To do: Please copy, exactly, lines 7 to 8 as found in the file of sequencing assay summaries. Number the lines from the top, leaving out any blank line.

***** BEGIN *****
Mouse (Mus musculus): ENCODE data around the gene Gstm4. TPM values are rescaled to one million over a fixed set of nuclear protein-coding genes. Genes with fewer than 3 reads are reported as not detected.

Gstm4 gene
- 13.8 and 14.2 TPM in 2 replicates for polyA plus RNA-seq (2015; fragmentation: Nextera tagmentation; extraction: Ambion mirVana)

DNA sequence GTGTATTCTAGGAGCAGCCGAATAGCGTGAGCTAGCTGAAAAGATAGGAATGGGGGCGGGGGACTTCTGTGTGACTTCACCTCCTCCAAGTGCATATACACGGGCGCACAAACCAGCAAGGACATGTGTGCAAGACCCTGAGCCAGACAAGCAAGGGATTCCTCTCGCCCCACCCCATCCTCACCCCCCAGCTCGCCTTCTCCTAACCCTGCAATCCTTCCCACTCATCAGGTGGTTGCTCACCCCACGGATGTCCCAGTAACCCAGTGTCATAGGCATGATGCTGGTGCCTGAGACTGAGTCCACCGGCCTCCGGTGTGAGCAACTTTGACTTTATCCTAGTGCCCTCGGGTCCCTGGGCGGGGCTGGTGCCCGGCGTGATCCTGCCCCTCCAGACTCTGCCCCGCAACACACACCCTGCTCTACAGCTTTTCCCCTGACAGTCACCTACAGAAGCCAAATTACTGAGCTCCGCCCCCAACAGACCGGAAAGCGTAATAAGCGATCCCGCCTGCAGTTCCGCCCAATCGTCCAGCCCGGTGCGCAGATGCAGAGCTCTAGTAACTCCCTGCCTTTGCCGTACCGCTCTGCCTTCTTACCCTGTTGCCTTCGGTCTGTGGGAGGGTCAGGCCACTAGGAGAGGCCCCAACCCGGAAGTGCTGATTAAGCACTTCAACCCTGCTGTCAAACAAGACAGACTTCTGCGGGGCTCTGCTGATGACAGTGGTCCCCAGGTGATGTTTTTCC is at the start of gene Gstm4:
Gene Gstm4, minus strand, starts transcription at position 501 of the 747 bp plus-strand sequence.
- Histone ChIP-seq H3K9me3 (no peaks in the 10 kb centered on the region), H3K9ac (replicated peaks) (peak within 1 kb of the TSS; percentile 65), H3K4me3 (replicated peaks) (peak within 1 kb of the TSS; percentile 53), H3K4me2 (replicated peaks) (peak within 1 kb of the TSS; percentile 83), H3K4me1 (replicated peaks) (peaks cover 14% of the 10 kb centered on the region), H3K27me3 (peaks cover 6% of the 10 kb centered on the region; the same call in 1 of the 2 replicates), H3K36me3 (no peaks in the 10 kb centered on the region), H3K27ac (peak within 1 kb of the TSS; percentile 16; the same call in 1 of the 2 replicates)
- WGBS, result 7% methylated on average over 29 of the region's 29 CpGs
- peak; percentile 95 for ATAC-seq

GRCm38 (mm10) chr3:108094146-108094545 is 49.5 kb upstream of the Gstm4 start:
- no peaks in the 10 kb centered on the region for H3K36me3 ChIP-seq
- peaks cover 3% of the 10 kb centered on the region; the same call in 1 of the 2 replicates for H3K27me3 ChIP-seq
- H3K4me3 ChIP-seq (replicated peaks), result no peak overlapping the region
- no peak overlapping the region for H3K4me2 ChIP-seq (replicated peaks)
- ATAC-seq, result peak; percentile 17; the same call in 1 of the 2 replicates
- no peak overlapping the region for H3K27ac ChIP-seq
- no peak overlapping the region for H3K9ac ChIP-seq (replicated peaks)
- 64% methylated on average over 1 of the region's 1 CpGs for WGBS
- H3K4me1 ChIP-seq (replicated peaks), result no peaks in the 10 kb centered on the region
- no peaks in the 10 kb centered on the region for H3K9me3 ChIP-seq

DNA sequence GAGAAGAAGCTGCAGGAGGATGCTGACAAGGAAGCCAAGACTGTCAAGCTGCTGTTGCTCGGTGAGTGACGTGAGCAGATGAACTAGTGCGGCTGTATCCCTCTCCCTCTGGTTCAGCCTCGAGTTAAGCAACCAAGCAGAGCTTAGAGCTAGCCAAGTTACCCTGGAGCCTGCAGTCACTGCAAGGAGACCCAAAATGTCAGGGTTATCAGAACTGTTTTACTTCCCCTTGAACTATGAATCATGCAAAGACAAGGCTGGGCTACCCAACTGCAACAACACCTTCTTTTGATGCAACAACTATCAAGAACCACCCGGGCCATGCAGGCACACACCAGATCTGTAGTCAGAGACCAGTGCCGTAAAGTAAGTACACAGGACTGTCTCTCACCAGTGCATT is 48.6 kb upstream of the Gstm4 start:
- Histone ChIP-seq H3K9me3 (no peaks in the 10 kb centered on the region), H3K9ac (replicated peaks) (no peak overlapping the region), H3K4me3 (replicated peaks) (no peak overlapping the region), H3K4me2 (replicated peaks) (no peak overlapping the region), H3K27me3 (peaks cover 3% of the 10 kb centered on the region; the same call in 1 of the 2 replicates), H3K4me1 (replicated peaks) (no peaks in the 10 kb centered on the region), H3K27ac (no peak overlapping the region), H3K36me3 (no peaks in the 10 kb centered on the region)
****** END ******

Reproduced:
- WGBS, result 7% methylated on average over 29 of the region's 29 CpGs
- peak; percentile 95 for ATAC-seq